It was shortly after moving here that the upscale, member-for-a-day, higher end daily fee courses started to open.  In Maryland there’s Queenstown Harbour, Links at Lighthouse Sound, PB Dye, Worthington Manor, Maryland National, Whiskey Creek, Lake Presidential, Blue Mash, and of course, Bulle Rock (if I missed one my apologies).

While as a collection these are all fine courses, Bulle Rock has always stood far and above.  Golfweek has consistently ranked it as #1 in their annual “Best Courses You Can Play” for Maryland, and it’s the only Maryland course to feature in Golf Digest’s recently released list (current rank is 52nd) for US courses.  It hosted the LPGA Championship from 2005-2009 (a major) and it’s not hard to see why it’s worthy.

So despite all of this, the truth is that until recently I hadn’t made the trek to Bulle Rock.  I had talked about it on several occasions, but it never happened.  Finally, I pulled the trigger through a GolfmatchApp outing, and that was that.

When you arrive at Bulle Rock, the first thing you notice is that it’s all golf.  No tennis, no swimming, just golf.  While there is a housing development, you only see homes on the first hole.  Warm-up and practice facilities are as good as anything I’ve seen anywhere.  Short game area, range, practice green all included in your green fee.   With the shotgun start we didn’t play the course 1-18 (we started on 17, which is a tricky par 3 to a protected green).

17th hole at Bulle Rock. Do. Not. Miss. Right. I did and I regret it.

17th hole at Bulle Rock. Do. Not. Miss. Right. I did and I regret it.

The photo may not show it but there is a large bunker and rocks protecting the green.  The bail-out area short isn’t a bad place to be.

The 18th hole (the finisher, our 2nd) is a brute worthy of a great finish.  Water the entire left side and a multi-tiered green.  I was very happy to be in the fairway off the tee given the difficulties a couple players in our group dealt with off the tee.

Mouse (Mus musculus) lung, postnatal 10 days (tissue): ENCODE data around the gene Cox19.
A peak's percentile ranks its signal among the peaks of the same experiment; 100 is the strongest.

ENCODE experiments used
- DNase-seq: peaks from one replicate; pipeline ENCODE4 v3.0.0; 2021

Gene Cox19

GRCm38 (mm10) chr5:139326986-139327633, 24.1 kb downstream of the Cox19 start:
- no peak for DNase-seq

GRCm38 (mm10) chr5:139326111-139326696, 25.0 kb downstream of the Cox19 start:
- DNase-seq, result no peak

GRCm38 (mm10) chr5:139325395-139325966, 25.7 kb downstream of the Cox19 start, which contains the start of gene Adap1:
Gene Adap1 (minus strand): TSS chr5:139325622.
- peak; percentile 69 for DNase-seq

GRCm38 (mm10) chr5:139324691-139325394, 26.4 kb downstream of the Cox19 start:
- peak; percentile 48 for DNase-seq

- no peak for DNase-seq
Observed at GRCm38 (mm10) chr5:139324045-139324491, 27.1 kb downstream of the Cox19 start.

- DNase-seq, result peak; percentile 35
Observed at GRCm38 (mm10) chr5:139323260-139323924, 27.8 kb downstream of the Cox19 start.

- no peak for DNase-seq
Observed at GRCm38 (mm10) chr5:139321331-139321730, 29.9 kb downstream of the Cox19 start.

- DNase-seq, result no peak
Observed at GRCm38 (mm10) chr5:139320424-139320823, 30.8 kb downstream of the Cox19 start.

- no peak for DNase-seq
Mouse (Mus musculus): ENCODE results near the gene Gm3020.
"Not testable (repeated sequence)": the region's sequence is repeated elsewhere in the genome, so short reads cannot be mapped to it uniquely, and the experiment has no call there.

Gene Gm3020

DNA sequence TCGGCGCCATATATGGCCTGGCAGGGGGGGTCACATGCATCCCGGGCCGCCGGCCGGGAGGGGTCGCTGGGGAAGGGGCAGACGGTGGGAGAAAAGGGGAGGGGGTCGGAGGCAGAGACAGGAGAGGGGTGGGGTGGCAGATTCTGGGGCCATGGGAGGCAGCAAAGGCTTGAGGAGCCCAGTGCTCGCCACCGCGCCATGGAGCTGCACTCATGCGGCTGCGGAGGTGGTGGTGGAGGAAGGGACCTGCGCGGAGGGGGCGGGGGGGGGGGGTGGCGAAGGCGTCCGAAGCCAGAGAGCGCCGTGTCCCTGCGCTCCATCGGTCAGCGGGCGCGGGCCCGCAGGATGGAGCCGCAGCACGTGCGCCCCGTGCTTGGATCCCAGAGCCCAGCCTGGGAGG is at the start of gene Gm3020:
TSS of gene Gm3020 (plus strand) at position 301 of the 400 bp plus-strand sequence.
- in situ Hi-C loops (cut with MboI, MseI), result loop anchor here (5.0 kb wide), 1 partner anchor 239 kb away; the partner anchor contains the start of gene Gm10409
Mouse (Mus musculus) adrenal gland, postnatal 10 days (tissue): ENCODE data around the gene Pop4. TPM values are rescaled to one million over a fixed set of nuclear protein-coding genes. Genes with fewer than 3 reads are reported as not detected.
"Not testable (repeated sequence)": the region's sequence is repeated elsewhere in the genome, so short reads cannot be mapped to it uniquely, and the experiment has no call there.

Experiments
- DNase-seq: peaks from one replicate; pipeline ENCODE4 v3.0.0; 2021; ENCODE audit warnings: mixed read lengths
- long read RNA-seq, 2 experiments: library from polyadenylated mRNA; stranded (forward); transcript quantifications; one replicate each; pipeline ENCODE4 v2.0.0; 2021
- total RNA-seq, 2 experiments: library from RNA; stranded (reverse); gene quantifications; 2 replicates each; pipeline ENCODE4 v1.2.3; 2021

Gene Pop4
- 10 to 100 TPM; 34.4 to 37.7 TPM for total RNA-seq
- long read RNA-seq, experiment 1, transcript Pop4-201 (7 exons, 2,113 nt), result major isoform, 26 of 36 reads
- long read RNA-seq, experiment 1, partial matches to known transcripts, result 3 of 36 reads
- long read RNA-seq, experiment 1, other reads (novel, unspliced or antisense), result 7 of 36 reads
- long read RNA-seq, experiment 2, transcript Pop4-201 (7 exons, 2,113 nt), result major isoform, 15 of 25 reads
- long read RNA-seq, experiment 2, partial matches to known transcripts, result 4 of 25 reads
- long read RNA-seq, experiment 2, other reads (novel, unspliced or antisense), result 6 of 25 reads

18th tee at Bulle Rock.  Don't recommend going left.  Not even a bit.

18th tee at Bulle Rock. Don’t recommend going left. Not even a bit.

The first hole should be a handshake hole but the green is small and well protected (if you get wild with your approach shot like I did, there’s ample trouble to be had).

The 2nd hole is a par 5 that should play easier (but as was my day I managed to make a hash of it…when you drain a 30 foot putt for a 7 you’re not exactly doing cartwheels).  The front nine offers a nice variety of holes that all feel unique (the course definitely felt like 18 unique holes and not a case where I was playing the same hole over and over).  Short holes, long holes, and everything in between.

The back nine starts with the 10th hole, a dog-leg par 4 protected by a waste area right and bunkers left.

From the 10th tee at Bulle Rock. Just find the fairway and ignore the bunkers, waste area and wind.

From the 10th tee at Bulle Rock. Just find the fairway and ignore the bunkers, waste area and wind.

Not visible from my photo, from the tee it’s a bit clearer.

The 11th hole is the longest hole on the course (at a robust 599 yards from the blue tees that we played from- the black tees has it in the 600’s).  It’s a dogleg par 5 with a litany of hazards.

11th hole from the tee. Only 599 yards to go.

11th hole from the tee. Only 599 yards to go. Longtime friend of the website is in blue, striping one straight and true.

If this wasn’t enough of a challenge, any shots long are likely to end up with a brutal downhill chip or possibly wet.

Still a ways to go. Don't miss left. Or right. Or long.

Still a ways to go. Don’t miss left. Or right. Or long.

The one good thing with the hole is that a miss short and straight isn’t particularly penal (several of the holes were like that).

If the photos don’t show it, the fairways, roughs, tee boxes and greens were all in superb shape as you might expect.  No un-filled divots in the fairways, the greens rolled pretty true (with the intermittent rain and wind we had I had a hell of a time with the greens but that’s on mother nature and me…not their staff).  The staff in the pro shop were all friendly and helpful to a fault.  If making you feel like a member is what they’re trying to do, then mission accomplished.

The course is a brute and there’s no nice way of sugarcoating it.  Small mistakes get magnified, and it’s easy to get into trouble.  As with many Pete Dye courses, it’ll make you want to pull your hair out at times, but isn’t that the point of testing ourselves as golfers?  If you haven’t made the trip up to Bulle Rock, go this year.  Bring a good supply of ammo and your patience (and your A-game), and you’ll see why Bulle Rock is the best public course in the state.

 

 

Easter at Northwest Park

2nd hole at Northwest Park. Pro tip: hit it in the fairway (makes the hole easier).

2nd hole at Northwest Park. Pro tip: hit it in the fairway (makes the hole easier).

Taking advantage of summer-like warmth, your faithful scribe headed out to Northwest Park for my own idea of Easter sunrise service (.  I’ve long touted Northwest Park as having consistently very good playing conditions, and today was no change (their greens have not been punched but were certainly in very good shape).